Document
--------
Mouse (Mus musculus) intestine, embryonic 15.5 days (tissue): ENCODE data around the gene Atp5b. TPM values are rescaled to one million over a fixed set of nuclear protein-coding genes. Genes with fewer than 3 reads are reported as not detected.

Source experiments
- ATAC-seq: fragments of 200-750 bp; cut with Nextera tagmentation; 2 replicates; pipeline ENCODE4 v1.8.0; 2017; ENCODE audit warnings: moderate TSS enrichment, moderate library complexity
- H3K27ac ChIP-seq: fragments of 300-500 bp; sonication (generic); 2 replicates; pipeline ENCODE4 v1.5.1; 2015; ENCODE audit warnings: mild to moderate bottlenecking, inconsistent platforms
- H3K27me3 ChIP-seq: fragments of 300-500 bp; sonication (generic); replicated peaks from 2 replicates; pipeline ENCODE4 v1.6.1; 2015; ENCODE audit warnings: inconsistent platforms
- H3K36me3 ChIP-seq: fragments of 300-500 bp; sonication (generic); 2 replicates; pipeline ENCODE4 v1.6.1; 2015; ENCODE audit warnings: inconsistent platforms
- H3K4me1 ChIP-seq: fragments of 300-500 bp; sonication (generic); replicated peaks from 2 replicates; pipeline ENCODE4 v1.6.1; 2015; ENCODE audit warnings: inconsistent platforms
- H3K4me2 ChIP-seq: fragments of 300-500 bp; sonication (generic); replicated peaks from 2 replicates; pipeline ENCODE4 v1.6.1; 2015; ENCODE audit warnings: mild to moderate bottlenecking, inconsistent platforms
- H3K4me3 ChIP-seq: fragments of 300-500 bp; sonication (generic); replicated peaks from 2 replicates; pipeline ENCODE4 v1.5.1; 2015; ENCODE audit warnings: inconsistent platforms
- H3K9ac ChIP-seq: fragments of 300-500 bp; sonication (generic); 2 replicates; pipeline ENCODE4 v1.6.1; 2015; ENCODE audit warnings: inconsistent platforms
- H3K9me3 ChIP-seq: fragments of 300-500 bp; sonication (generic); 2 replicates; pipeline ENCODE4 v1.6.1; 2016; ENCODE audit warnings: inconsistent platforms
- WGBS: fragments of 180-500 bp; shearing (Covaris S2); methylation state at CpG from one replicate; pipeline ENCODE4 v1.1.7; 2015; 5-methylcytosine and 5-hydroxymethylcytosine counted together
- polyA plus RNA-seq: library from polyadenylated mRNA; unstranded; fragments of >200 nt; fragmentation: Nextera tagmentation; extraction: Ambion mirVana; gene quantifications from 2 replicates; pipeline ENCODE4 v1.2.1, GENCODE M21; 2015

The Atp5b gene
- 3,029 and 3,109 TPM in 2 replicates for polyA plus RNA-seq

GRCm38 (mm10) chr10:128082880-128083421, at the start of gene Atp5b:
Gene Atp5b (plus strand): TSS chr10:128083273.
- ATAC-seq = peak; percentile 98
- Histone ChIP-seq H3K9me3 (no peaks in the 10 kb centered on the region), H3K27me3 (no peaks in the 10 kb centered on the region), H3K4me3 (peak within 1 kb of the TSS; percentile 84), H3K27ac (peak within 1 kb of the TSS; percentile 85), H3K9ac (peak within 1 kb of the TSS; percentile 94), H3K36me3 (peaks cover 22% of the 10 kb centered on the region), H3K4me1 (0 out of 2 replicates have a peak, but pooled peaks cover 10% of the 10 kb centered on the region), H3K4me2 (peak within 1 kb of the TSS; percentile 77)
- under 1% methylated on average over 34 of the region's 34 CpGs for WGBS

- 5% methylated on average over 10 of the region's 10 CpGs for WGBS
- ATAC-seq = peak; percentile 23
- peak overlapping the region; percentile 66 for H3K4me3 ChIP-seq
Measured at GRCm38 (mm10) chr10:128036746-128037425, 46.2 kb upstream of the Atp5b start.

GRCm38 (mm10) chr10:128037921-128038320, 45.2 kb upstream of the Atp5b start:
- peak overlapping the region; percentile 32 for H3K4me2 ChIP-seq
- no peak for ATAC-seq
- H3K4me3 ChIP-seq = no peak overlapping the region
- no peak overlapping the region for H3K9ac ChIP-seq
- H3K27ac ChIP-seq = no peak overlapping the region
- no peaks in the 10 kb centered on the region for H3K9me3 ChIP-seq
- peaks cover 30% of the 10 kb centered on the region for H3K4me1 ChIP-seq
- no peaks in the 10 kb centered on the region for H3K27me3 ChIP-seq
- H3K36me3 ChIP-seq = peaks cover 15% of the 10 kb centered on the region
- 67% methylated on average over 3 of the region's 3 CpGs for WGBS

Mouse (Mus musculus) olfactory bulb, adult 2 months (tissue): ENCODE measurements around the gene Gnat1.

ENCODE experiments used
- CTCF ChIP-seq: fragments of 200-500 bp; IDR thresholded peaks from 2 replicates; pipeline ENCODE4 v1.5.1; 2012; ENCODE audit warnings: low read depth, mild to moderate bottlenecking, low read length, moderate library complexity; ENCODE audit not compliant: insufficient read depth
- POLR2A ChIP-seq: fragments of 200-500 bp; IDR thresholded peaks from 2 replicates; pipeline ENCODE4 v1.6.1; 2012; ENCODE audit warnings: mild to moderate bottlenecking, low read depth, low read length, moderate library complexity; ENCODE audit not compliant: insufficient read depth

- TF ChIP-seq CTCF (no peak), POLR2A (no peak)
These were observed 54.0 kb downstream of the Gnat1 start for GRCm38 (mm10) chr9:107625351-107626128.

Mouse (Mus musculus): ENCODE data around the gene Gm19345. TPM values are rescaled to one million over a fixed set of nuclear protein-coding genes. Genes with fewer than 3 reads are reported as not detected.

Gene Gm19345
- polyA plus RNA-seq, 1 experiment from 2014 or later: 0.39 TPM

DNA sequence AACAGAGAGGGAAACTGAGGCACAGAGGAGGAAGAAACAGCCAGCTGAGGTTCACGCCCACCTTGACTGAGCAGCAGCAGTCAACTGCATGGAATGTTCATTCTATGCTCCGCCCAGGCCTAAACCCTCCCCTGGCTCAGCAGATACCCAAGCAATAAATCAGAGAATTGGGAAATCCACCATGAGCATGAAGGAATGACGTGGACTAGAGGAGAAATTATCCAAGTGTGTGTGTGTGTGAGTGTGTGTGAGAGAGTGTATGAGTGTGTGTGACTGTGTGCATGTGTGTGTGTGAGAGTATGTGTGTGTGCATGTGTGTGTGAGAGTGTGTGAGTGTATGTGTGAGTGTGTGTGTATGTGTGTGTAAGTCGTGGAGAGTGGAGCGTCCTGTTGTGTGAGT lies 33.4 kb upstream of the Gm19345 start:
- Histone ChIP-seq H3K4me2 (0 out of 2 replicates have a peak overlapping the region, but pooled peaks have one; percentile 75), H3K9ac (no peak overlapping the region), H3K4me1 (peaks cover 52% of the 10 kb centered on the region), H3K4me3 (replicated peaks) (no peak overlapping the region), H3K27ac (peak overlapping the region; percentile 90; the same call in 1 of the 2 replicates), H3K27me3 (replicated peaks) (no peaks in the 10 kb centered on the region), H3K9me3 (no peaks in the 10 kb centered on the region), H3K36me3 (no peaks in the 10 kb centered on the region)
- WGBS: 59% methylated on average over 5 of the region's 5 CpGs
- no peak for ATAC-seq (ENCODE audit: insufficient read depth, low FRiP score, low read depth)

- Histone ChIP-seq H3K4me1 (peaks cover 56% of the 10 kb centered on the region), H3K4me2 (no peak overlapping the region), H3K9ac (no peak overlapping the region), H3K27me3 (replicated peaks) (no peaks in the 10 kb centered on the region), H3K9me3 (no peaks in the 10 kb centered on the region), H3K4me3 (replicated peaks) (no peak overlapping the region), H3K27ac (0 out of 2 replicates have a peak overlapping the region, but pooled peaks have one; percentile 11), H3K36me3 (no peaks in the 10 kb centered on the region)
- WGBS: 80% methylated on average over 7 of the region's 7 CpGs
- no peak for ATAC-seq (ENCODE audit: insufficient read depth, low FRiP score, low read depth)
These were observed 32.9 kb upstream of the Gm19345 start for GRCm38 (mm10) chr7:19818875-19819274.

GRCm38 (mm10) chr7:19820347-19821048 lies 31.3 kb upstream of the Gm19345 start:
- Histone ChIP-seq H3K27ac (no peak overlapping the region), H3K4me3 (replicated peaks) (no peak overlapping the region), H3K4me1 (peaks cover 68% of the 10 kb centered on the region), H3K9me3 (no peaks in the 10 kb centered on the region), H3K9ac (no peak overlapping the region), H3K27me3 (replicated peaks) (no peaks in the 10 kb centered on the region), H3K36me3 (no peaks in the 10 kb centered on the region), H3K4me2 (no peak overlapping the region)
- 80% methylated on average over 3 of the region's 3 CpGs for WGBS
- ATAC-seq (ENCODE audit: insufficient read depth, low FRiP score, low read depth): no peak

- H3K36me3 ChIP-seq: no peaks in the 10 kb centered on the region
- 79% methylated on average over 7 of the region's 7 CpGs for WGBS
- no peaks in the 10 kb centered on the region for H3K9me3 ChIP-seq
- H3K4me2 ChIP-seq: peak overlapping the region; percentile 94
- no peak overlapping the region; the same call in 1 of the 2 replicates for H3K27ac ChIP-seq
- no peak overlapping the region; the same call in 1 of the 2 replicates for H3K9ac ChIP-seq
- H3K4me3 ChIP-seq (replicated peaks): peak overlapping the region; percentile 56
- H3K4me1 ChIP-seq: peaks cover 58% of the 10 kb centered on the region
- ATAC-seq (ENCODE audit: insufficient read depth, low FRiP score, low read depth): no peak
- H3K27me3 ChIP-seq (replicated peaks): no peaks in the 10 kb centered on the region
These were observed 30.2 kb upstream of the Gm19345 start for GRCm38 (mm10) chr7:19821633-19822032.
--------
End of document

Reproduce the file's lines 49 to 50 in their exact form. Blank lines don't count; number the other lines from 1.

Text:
- Histone ChIP-seq H3K4me1 (peaks cover 56% of the 10 kb centered on the region), H3K4me2 (no peak overlapping the region), H3K9ac (no peak overlapping the region), H3K27me3 (replicated peaks) (no peaks in the 10 kb centered on the region), H3K9me3 (no peaks in the 10 kb centered on the region), H3K4me3 (replicated peaks) (no peak overlapping the region), H3K27ac (0 out of 2 replicates have a peak overlapping the region, but pooled peaks have one; percentile 11), H3K36me3 (no peaks in the 10 kb centered on the region)
- WGBS: 80% methylated on average over 7 of the region's 7 CpGs